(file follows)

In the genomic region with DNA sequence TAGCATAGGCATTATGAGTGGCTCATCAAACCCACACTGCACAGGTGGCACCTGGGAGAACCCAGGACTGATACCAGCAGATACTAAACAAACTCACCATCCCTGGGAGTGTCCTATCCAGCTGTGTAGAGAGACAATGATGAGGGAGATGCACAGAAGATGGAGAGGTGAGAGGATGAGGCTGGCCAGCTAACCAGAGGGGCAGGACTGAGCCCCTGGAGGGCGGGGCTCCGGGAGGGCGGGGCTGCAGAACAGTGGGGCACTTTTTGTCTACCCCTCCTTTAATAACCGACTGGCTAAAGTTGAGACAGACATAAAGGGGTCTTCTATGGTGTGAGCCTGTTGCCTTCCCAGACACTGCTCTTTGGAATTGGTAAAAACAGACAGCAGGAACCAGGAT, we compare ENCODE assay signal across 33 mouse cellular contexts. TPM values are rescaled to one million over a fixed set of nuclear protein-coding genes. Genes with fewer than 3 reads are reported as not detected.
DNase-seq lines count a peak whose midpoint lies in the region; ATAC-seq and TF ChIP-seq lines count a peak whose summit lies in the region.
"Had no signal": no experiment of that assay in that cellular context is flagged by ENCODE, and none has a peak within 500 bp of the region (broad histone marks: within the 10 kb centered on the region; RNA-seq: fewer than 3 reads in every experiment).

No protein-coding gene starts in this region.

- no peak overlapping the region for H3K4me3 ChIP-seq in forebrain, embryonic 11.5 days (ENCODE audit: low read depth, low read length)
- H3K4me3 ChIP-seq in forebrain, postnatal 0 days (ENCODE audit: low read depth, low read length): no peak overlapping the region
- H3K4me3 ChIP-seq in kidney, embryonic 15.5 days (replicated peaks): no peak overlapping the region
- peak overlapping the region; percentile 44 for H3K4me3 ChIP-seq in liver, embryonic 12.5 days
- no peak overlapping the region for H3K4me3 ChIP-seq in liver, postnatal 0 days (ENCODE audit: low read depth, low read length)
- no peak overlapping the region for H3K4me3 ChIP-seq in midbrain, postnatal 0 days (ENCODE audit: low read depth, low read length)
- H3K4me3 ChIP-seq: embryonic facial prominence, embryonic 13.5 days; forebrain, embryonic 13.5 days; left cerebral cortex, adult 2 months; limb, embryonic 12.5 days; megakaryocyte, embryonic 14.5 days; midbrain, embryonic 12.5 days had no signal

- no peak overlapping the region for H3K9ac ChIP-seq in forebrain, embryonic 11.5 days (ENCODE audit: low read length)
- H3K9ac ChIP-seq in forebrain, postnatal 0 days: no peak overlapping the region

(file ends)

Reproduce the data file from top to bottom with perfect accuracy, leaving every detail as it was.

In the genomic region with DNA sequence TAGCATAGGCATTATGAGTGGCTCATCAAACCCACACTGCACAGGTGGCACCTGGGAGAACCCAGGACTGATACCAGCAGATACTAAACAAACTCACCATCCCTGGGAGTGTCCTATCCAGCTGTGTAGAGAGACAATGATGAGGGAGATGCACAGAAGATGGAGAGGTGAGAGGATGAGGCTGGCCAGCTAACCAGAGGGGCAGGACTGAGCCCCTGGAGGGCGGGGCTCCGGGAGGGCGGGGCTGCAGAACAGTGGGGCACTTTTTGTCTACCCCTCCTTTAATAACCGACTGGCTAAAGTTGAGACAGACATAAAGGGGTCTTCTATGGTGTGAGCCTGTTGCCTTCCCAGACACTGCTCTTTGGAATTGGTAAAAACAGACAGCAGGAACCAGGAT, we compare ENCODE assay signal across 33 mouse cellular contexts. TPM values are rescaled to one million over a fixed set of nuclear protein-coding genes. Genes with fewer than 3 reads are reported as not detected.
DNase-seq lines count a peak whose midpoint lies in the region; ATAC-seq and TF ChIP-seq lines count a peak whose summit lies in the region.
"Had no signal": no experiment of that assay in that cellular context is flagged by ENCODE, and none has a peak within 500 bp of the region (broad histone marks: within the 10 kb centered on the region; RNA-seq: fewer than 3 reads in every experiment).

No protein-coding gene starts in this region.

- no peak overlapping the region for H3K4me3 ChIP-seq in forebrain, embryonic 11.5 days (ENCODE audit: low read depth, low read length)
- H3K4me3 ChIP-seq in forebrain, postnatal 0 days (ENCODE audit: low read depth, low read length): no peak overlapping the region
- H3K4me3 ChIP-seq in kidney, embryonic 15.5 days (replicated peaks): no peak overlapping the region
- peak overlapping the region; percentile 44 for H3K4me3 ChIP-seq in liver, embryonic 12.5 days
- no peak overlapping the region for H3K4me3 ChIP-seq in liver, postnatal 0 days (ENCODE audit: low read depth, low read length)
- no peak overlapping the region for H3K4me3 ChIP-seq in midbrain, postnatal 0 days (ENCODE audit: low read depth, low read length)
- H3K4me3 ChIP-seq: embryonic facial prominence, embryonic 13.5 days; forebrain, embryonic 13.5 days; left cerebral cortex, adult 2 months; limb, embryonic 12.5 days; megakaryocyte, embryonic 14.5 days; midbrain, embryonic 12.5 days had no signal

- no peak overlapping the region for H3K9ac ChIP-seq in forebrain, embryonic 11.5 days (ENCODE audit: low read length)
- H3K9ac ChIP-seq in forebrain, postnatal 0 days: no peak overlapping the region